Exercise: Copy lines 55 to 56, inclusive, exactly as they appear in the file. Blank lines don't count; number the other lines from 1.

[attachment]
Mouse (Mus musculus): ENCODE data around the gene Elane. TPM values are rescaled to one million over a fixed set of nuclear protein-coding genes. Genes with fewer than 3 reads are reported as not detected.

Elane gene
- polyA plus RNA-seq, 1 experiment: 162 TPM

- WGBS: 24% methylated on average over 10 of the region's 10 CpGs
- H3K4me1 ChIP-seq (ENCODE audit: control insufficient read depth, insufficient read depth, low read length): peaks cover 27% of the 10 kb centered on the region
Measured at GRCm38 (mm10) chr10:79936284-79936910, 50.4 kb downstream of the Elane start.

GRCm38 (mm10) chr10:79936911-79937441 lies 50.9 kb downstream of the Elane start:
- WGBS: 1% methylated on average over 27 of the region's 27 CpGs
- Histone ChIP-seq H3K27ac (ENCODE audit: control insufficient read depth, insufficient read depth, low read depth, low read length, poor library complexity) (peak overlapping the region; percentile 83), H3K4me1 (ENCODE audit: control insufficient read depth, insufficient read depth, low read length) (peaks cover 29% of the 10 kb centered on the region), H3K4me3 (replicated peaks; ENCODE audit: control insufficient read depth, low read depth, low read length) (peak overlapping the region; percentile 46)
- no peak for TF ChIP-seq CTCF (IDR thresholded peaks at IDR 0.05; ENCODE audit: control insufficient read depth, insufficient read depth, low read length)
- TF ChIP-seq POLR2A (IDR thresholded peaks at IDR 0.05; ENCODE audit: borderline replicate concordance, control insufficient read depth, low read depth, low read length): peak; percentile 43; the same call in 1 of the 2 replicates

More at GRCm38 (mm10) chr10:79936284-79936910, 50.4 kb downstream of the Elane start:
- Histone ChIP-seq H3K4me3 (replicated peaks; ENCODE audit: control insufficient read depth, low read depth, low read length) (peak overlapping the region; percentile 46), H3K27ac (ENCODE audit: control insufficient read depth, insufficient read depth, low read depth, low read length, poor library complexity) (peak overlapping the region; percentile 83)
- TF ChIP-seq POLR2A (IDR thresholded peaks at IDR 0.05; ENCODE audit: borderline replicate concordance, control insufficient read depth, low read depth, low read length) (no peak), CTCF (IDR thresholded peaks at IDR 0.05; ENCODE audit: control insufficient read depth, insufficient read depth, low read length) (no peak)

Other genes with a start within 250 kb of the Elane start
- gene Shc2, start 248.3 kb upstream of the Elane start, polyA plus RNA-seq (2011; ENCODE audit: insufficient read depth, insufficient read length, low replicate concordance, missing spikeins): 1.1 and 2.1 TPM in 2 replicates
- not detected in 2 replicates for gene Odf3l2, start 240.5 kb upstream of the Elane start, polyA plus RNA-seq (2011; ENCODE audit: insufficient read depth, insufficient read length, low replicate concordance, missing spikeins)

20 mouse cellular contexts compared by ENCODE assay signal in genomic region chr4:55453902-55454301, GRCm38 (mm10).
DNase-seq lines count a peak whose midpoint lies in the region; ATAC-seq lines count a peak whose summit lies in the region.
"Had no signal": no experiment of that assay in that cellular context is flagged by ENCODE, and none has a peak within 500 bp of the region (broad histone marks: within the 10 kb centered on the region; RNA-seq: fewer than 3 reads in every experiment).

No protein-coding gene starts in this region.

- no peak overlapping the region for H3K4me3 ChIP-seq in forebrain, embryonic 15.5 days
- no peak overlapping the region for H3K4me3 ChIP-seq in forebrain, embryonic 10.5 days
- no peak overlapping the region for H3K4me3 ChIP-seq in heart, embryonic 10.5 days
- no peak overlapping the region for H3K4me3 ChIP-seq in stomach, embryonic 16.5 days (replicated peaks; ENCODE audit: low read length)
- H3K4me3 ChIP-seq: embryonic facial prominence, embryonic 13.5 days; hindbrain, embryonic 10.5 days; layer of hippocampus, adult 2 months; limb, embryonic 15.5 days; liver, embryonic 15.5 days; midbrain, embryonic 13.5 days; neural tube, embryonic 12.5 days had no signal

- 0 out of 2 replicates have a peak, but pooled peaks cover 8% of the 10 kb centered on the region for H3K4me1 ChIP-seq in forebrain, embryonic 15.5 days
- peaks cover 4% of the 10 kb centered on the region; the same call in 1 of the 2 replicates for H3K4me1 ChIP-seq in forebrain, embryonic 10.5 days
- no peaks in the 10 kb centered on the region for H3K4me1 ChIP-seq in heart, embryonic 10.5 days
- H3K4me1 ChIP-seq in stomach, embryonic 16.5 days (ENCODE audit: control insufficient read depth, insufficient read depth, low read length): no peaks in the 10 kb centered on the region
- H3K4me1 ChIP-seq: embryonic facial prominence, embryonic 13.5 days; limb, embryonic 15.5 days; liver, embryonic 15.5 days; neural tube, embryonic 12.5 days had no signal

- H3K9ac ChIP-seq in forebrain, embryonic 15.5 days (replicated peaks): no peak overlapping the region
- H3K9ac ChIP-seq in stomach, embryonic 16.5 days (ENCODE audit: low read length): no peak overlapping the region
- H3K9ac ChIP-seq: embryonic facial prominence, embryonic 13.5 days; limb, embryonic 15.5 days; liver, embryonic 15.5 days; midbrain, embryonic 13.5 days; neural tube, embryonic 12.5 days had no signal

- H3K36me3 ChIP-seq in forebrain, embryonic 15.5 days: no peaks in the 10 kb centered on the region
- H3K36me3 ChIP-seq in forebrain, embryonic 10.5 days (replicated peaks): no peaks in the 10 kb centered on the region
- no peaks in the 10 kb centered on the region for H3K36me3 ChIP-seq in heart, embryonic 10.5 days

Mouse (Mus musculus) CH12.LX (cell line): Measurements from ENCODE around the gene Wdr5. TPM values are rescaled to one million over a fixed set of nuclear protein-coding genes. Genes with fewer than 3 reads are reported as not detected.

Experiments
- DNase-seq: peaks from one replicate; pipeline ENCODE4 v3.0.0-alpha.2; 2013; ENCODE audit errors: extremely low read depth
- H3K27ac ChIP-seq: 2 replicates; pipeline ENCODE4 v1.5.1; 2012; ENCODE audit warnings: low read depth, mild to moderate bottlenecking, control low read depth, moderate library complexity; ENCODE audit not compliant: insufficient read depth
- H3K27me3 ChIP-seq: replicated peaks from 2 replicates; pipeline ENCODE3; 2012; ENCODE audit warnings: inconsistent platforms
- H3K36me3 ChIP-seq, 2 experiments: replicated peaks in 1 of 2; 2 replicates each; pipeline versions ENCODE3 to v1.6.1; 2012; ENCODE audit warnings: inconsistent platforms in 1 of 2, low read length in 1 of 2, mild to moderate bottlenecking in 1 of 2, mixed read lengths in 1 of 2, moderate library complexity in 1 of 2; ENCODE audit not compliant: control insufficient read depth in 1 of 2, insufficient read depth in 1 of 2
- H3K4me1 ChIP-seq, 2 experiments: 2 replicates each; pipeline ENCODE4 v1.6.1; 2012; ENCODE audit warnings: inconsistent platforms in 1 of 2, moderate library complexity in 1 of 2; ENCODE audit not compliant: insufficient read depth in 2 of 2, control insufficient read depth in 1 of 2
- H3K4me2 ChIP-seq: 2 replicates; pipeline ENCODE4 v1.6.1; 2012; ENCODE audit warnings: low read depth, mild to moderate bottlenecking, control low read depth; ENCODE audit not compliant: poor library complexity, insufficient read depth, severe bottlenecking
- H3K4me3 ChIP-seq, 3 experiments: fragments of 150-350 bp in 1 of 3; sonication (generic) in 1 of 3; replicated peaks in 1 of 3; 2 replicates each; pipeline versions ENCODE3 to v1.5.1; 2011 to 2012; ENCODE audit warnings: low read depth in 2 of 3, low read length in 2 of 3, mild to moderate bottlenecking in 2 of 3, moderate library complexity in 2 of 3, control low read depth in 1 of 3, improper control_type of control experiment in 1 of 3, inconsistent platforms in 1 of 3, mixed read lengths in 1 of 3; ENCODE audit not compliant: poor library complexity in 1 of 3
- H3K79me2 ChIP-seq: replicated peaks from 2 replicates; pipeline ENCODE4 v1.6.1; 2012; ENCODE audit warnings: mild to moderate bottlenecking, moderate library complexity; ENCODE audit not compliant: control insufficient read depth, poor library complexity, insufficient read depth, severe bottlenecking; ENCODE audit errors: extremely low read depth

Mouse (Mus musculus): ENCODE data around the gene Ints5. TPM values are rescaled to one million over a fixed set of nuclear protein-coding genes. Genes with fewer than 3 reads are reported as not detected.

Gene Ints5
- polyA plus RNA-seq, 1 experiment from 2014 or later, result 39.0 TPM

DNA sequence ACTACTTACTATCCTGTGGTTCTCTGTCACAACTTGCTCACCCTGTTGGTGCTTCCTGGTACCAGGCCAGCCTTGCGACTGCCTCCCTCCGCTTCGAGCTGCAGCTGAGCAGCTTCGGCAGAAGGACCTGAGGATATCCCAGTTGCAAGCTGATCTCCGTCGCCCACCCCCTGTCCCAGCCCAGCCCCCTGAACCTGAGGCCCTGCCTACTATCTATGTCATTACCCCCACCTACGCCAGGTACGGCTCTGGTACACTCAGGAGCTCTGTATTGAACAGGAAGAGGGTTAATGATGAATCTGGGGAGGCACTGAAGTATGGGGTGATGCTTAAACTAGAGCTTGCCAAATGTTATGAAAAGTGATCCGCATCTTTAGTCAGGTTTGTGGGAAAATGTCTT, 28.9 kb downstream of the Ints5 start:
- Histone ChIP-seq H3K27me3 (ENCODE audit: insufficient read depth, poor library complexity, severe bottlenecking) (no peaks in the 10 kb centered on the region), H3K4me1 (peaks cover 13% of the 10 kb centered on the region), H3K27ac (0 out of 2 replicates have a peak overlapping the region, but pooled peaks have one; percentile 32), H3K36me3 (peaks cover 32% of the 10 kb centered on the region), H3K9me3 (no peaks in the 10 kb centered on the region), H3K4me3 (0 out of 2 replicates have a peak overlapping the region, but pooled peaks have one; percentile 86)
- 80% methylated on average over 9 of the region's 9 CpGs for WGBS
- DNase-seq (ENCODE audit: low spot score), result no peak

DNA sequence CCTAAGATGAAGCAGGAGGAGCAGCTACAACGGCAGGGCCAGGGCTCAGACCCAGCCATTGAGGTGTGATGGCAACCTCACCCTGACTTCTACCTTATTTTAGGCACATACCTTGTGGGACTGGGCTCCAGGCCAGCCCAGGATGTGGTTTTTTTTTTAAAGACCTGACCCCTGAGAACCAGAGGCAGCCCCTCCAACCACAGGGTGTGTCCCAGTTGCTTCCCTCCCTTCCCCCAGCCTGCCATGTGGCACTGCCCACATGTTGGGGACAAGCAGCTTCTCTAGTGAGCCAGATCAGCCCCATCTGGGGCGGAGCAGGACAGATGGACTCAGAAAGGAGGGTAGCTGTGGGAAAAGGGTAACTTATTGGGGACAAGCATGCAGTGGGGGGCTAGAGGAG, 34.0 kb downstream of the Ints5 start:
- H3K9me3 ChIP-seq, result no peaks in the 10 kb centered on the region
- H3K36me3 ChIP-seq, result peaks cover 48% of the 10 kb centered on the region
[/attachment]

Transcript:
DNA sequence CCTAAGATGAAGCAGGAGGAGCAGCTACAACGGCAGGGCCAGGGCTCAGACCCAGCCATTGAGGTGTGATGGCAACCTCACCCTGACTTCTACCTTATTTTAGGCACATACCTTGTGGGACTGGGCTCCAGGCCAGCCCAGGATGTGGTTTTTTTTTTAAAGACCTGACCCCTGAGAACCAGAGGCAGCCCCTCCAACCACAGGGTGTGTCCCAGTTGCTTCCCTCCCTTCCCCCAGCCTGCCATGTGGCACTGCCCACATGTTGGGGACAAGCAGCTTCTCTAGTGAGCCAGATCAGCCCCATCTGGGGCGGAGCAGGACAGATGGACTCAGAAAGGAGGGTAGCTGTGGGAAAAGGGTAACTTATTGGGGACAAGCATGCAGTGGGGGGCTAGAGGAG, 34.0 kb downstream of the Ints5 start:
- H3K9me3 ChIP-seq, result no peaks in the 10 kb centered on the region